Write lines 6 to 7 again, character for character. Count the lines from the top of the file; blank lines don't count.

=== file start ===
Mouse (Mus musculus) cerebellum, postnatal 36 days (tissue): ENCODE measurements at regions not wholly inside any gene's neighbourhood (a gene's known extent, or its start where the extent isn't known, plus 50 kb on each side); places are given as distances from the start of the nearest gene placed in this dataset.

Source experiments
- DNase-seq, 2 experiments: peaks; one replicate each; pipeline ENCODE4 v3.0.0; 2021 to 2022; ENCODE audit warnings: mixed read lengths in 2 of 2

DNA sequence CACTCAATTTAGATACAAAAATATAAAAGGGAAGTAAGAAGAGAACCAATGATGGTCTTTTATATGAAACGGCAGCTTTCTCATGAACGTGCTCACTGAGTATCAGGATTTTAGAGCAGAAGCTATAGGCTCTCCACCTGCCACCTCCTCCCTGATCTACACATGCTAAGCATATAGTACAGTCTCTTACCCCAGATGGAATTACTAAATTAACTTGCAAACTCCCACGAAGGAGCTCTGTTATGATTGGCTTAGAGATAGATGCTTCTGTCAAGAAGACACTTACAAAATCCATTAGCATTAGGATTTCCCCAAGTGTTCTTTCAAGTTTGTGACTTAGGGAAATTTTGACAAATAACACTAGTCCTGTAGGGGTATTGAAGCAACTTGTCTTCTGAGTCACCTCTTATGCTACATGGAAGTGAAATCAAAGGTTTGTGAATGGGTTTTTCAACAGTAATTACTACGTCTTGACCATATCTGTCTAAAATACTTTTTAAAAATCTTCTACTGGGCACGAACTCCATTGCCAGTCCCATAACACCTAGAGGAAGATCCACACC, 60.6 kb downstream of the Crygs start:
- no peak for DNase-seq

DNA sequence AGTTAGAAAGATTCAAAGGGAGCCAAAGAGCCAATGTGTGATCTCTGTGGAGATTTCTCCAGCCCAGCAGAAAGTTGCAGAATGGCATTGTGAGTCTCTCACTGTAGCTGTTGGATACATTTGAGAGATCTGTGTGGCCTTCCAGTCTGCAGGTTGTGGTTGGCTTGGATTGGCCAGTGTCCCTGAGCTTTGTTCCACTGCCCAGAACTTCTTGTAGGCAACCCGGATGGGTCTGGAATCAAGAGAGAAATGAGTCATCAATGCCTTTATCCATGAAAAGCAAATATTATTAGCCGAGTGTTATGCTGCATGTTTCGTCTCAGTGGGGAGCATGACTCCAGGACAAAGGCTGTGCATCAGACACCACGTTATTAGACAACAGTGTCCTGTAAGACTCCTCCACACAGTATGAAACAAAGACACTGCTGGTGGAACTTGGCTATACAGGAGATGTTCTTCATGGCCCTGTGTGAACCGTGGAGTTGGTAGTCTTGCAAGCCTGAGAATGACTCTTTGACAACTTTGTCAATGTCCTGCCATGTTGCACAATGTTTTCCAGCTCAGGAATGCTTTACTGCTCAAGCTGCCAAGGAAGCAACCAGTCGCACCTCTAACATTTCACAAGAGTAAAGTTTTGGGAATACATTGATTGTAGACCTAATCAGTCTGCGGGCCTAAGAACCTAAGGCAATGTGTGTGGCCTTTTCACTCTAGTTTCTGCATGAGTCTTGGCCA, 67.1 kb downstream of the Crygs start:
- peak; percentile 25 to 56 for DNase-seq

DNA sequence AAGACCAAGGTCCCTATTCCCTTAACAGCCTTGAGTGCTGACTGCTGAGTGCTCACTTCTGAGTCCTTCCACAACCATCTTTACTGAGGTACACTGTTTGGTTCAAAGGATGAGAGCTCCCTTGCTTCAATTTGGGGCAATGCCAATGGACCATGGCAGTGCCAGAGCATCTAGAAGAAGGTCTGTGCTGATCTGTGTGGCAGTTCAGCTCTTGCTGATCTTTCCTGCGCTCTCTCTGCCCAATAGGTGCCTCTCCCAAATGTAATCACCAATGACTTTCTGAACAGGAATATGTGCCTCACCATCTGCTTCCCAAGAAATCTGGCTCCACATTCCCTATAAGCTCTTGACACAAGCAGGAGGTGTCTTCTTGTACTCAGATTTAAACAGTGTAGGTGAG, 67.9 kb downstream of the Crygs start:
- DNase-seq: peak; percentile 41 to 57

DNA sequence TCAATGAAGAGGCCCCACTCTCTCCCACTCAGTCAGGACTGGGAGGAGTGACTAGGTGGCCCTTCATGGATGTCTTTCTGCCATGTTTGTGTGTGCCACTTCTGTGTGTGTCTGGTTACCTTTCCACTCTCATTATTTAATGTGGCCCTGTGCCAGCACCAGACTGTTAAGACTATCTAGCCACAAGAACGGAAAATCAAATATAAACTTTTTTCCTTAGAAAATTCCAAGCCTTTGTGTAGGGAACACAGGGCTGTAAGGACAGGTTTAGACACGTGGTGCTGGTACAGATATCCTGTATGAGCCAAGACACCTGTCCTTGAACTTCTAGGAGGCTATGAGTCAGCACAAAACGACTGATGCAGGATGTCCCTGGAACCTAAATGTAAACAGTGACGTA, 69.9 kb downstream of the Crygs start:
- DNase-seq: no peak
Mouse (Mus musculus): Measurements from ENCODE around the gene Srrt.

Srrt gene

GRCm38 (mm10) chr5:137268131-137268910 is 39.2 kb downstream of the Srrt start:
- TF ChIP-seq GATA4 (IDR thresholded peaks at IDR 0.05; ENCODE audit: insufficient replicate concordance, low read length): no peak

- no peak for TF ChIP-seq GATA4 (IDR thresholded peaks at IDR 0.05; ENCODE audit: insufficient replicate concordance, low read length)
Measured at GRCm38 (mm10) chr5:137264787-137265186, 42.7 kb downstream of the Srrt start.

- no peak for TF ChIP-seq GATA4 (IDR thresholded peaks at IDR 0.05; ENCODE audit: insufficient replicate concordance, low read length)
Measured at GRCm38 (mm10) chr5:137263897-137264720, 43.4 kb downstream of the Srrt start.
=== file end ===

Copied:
DNA sequence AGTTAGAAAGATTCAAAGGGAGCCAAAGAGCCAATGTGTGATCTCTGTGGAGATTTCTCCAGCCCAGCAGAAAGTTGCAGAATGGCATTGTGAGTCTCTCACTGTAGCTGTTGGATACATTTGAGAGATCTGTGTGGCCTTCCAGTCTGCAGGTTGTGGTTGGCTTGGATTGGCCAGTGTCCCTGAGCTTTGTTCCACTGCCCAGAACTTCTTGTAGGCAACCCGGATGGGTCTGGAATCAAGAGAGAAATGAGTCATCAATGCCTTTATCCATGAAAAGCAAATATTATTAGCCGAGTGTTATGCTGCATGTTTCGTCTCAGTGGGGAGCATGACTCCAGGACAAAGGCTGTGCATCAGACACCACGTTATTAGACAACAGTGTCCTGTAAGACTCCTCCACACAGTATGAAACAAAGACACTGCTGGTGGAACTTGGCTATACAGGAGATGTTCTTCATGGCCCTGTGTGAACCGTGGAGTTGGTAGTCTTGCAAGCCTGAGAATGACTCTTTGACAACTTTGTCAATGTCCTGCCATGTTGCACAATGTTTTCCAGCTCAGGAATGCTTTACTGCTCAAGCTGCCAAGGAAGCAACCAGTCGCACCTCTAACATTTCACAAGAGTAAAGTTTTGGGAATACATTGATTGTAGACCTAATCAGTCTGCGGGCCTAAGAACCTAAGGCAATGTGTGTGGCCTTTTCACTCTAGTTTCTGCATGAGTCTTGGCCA, 67.1 kb downstream of the Crygs start:
- peak; percentile 25 to 56 for DNase-seq